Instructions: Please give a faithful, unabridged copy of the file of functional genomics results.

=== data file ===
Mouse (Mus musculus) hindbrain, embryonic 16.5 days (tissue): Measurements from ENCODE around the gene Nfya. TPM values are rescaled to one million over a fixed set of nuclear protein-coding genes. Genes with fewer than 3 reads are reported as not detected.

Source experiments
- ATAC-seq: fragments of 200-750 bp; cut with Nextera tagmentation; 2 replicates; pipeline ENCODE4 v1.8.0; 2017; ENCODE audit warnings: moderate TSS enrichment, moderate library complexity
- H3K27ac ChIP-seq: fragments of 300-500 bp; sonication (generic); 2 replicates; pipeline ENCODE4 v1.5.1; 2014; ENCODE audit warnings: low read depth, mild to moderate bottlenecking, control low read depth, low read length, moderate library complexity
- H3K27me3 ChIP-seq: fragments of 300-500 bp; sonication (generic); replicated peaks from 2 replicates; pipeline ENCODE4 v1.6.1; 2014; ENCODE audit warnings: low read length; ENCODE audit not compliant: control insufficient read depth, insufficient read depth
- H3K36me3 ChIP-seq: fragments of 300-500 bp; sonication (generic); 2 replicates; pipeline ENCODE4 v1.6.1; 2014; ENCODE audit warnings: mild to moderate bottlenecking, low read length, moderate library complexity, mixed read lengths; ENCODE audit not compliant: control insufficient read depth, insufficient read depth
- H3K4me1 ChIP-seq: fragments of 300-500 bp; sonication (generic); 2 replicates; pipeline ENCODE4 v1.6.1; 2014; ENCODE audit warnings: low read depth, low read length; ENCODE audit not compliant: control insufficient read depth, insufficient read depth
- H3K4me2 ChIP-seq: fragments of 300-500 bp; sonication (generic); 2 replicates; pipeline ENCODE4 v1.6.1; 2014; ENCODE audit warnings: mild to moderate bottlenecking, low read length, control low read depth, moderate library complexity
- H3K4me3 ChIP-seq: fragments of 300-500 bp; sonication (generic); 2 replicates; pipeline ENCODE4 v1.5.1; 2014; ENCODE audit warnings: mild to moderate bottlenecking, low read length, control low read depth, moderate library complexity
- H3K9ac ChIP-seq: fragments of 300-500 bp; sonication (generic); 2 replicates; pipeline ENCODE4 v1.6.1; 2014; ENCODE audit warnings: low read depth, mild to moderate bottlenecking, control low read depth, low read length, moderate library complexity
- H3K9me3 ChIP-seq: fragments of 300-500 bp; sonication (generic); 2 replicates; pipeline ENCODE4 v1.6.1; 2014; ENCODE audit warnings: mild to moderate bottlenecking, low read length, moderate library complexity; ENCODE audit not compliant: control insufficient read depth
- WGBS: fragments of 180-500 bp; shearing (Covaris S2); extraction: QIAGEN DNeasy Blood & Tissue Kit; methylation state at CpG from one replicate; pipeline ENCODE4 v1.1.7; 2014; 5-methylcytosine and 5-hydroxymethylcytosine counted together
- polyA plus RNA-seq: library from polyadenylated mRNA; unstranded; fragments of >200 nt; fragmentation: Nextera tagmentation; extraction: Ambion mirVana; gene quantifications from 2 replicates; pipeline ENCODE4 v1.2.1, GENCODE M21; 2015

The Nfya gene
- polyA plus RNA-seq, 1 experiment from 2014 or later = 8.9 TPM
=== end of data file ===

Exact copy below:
Mouse (Mus musculus) hindbrain, embryonic 16.5 days (tissue): Measurements from ENCODE around the gene Nfya. TPM values are rescaled to one million over a fixed set of nuclear protein-coding genes. Genes with fewer than 3 reads are reported as not detected.

Source experiments
- ATAC-seq: fragments of 200-750 bp; cut with Nextera tagmentation; 2 replicates; pipeline ENCODE4 v1.8.0; 2017; ENCODE audit warnings: moderate TSS enrichment, moderate library complexity
- H3K27ac ChIP-seq: fragments of 300-500 bp; sonication (generic); 2 replicates; pipeline ENCODE4 v1.5.1; 2014; ENCODE audit warnings: low read depth, mild to moderate bottlenecking, control low read depth, low read length, moderate library complexity
- H3K27me3 ChIP-seq: fragments of 300-500 bp; sonication (generic); replicated peaks from 2 replicates; pipeline ENCODE4 v1.6.1; 2014; ENCODE audit warnings: low read length; ENCODE audit not compliant: control insufficient read depth, insufficient read depth
- H3K36me3 ChIP-seq: fragments of 300-500 bp; sonication (generic); 2 replicates; pipeline ENCODE4 v1.6.1; 2014; ENCODE audit warnings: mild to moderate bottlenecking, low read length, moderate library complexity, mixed read lengths; ENCODE audit not compliant: control insufficient read depth, insufficient read depth
- H3K4me1 ChIP-seq: fragments of 300-500 bp; sonication (generic); 2 replicates; pipeline ENCODE4 v1.6.1; 2014; ENCODE audit warnings: low read depth, low read length; ENCODE audit not compliant: control insufficient read depth, insufficient read depth
- H3K4me2 ChIP-seq: fragments of 300-500 bp; sonication (generic); 2 replicates; pipeline ENCODE4 v1.6.1; 2014; ENCODE audit warnings: mild to moderate bottlenecking, low read length, control low read depth, moderate library complexity
- H3K4me3 ChIP-seq: fragments of 300-500 bp; sonication (generic); 2 replicates; pipeline ENCODE4 v1.5.1; 2014; ENCODE audit warnings: mild to moderate bottlenecking, low read length, control low read depth, moderate library complexity
- H3K9ac ChIP-seq: fragments of 300-500 bp; sonication (generic); 2 replicates; pipeline ENCODE4 v1.6.1; 2014; ENCODE audit warnings: low read depth, mild to moderate bottlenecking, control low read depth, low read length, moderate library complexity
- H3K9me3 ChIP-seq: fragments of 300-500 bp; sonication (generic); 2 replicates; pipeline ENCODE4 v1.6.1; 2014; ENCODE audit warnings: mild to moderate bottlenecking, low read length, moderate library complexity; ENCODE audit not compliant: control insufficient read depth
- WGBS: fragments of 180-500 bp; shearing (Covaris S2); extraction: QIAGEN DNeasy Blood & Tissue Kit; methylation state at CpG from one replicate; pipeline ENCODE4 v1.1.7; 2014; 5-methylcytosine and 5-hydroxymethylcytosine counted together
- polyA plus RNA-seq: library from polyadenylated mRNA; unstranded; fragments of >200 nt; fragmentation: Nextera tagmentation; extraction: Ambion mirVana; gene quantifications from 2 replicates; pipeline ENCODE4 v1.2.1, GENCODE M21; 2015

The Nfya gene
- polyA plus RNA-seq, 1 experiment from 2014 or later = 8.9 TPM